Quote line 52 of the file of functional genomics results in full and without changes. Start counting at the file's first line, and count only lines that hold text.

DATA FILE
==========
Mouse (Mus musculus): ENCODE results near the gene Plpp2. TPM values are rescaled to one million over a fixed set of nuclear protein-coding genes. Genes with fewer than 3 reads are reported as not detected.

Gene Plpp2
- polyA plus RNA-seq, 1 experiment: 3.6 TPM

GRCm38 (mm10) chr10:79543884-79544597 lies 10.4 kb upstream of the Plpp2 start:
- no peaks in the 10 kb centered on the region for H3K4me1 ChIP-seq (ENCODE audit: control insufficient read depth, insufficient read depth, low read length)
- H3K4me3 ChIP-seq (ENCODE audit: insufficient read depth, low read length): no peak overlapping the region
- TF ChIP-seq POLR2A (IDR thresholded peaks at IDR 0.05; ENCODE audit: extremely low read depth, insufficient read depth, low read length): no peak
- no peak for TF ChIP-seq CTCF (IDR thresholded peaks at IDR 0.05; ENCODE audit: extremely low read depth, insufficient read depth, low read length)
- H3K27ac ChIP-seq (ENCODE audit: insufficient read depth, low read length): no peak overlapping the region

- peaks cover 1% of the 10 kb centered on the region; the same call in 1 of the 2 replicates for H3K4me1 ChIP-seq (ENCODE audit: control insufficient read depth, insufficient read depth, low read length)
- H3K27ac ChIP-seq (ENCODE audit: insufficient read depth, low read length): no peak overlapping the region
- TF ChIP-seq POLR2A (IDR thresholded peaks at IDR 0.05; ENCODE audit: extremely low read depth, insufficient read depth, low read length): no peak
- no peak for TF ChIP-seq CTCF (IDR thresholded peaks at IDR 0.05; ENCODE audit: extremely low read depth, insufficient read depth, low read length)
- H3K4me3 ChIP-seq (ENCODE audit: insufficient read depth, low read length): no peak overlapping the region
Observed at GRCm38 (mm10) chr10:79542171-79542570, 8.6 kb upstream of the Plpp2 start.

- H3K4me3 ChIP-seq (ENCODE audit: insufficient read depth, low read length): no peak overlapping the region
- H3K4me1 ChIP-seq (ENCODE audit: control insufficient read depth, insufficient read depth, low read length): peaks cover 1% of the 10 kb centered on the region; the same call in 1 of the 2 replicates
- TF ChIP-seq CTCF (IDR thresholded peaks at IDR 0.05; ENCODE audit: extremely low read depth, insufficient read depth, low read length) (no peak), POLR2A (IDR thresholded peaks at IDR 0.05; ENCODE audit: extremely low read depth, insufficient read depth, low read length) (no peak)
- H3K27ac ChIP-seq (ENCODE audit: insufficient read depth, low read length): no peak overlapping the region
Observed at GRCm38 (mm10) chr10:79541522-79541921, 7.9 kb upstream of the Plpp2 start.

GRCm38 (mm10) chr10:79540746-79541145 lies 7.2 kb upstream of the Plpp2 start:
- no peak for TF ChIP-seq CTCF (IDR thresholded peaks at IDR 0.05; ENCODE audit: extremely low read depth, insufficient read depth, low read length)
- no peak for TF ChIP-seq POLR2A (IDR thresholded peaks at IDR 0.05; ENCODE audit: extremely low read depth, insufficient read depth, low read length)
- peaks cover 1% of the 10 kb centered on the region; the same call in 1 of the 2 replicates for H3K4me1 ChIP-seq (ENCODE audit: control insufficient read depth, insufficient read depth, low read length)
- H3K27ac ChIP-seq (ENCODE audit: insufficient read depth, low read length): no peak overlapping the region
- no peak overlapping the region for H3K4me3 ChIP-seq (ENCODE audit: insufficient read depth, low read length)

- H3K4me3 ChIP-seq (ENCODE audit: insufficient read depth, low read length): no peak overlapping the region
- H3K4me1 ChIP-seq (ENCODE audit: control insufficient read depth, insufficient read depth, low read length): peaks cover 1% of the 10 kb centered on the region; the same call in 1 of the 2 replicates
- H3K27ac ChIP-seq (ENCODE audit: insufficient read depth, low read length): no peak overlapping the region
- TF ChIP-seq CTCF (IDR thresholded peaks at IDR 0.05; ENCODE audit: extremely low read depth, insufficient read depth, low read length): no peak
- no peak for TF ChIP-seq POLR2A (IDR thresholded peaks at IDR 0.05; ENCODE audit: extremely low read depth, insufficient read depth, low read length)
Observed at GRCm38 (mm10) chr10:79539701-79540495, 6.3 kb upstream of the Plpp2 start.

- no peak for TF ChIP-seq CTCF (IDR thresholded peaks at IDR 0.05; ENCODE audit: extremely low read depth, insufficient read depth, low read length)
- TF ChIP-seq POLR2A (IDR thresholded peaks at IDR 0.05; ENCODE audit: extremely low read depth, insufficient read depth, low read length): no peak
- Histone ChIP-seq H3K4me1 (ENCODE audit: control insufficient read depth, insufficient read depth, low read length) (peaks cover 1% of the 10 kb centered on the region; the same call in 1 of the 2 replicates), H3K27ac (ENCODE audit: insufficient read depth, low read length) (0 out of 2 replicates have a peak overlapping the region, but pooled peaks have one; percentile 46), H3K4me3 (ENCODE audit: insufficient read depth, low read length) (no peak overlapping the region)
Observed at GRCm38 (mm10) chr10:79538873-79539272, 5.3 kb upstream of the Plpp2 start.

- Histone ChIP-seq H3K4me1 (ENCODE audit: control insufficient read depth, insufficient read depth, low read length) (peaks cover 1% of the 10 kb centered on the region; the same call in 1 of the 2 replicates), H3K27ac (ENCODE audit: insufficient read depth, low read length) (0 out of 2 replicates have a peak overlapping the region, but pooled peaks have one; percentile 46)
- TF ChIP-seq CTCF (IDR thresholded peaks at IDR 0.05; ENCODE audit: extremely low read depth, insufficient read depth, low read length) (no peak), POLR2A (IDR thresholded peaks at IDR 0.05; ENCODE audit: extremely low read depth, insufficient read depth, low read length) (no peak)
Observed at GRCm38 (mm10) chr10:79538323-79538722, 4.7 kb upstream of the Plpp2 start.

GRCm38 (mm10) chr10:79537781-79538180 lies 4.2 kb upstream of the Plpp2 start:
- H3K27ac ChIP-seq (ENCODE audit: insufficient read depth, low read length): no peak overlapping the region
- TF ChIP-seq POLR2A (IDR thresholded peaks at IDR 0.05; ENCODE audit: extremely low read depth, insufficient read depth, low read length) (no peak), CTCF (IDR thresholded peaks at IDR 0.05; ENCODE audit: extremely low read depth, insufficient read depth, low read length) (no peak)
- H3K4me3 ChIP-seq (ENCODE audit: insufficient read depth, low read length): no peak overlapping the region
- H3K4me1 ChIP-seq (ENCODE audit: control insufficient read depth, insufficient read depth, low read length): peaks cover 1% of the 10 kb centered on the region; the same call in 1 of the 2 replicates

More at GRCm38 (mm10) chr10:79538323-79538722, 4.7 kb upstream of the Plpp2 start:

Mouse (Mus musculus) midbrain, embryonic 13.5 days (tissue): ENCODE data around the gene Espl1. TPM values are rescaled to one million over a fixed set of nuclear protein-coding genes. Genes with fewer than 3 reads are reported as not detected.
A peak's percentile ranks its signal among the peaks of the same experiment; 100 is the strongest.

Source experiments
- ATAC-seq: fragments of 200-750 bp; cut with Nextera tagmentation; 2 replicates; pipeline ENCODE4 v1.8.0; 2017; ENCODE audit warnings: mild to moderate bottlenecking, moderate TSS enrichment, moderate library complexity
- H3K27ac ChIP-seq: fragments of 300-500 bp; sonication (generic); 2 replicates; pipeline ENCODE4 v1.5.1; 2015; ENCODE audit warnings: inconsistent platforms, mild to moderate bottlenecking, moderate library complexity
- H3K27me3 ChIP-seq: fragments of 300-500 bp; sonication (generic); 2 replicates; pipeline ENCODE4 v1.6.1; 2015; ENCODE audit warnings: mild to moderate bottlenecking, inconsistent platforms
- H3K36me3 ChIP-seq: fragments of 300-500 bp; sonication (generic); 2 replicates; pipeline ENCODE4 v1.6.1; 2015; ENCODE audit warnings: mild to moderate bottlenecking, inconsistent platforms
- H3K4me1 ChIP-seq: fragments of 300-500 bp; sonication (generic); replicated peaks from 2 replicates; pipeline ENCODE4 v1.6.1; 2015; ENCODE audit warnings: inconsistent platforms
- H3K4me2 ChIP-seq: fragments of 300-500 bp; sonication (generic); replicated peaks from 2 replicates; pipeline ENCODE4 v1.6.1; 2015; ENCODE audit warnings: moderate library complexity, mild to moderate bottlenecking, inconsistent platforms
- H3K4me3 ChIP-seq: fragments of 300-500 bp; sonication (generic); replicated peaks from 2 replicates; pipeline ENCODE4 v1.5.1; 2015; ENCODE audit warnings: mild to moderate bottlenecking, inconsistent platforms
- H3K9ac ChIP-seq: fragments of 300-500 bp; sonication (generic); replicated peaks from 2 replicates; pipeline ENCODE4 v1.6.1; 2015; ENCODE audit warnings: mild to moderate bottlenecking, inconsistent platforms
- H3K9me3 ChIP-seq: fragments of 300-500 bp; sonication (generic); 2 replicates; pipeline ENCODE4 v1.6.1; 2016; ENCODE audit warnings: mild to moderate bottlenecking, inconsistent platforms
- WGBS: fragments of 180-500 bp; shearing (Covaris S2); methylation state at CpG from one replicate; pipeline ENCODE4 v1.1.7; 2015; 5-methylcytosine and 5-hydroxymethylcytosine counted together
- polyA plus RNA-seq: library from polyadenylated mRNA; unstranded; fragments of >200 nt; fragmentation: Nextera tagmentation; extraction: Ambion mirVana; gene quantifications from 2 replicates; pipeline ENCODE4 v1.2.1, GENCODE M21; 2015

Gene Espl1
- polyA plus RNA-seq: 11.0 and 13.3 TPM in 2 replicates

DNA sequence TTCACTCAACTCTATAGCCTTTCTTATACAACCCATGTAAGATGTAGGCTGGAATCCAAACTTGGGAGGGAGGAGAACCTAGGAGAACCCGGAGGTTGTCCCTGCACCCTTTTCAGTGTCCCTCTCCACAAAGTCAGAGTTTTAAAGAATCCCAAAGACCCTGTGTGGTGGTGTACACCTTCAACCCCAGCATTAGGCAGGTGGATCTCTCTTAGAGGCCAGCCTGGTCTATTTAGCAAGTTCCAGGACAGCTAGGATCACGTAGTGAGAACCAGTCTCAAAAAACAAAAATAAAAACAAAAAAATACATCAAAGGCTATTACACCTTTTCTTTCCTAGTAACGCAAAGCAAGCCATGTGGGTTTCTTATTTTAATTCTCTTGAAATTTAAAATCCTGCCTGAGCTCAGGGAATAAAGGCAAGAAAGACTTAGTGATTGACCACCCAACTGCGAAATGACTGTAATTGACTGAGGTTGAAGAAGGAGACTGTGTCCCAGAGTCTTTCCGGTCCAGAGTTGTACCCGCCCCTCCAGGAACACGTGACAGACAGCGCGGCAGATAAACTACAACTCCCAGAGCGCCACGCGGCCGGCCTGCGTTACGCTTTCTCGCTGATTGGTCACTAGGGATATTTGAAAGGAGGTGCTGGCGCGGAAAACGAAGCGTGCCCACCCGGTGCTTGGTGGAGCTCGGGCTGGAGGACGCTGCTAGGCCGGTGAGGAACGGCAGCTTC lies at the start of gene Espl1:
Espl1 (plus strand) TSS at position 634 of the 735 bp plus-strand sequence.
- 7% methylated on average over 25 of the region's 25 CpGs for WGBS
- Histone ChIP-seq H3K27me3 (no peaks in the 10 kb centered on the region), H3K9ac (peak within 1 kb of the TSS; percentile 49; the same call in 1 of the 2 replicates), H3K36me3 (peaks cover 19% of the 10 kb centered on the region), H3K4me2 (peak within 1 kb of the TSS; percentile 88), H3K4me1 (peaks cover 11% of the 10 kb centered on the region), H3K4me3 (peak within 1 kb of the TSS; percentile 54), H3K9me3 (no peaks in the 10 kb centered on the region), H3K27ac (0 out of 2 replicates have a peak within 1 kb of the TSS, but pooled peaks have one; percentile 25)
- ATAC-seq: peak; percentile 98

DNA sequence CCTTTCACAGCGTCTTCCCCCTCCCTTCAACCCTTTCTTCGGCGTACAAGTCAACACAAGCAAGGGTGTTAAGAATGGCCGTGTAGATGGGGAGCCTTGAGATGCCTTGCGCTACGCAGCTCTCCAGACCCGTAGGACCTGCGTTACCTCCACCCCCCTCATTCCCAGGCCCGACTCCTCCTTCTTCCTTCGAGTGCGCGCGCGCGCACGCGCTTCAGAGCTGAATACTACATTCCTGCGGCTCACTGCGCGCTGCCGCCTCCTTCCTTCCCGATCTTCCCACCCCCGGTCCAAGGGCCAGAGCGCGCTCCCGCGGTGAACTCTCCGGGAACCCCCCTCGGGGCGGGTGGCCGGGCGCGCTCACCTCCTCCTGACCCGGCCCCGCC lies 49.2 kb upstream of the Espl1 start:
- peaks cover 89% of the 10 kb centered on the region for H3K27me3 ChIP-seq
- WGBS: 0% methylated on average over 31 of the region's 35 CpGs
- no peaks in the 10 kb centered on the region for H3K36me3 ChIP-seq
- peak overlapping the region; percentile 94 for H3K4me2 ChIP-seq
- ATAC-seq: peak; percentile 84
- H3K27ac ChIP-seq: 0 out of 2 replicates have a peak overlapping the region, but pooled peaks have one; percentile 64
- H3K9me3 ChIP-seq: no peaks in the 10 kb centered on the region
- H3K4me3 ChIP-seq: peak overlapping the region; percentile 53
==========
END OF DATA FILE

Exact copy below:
- H3K36me3 ChIP-seq: fragments of 300-500 bp; sonication (generic); 2 replicates; pipeline ENCODE4 v1.6.1; 2015; ENCODE audit warnings: mild to moderate bottlenecking, inconsistent platforms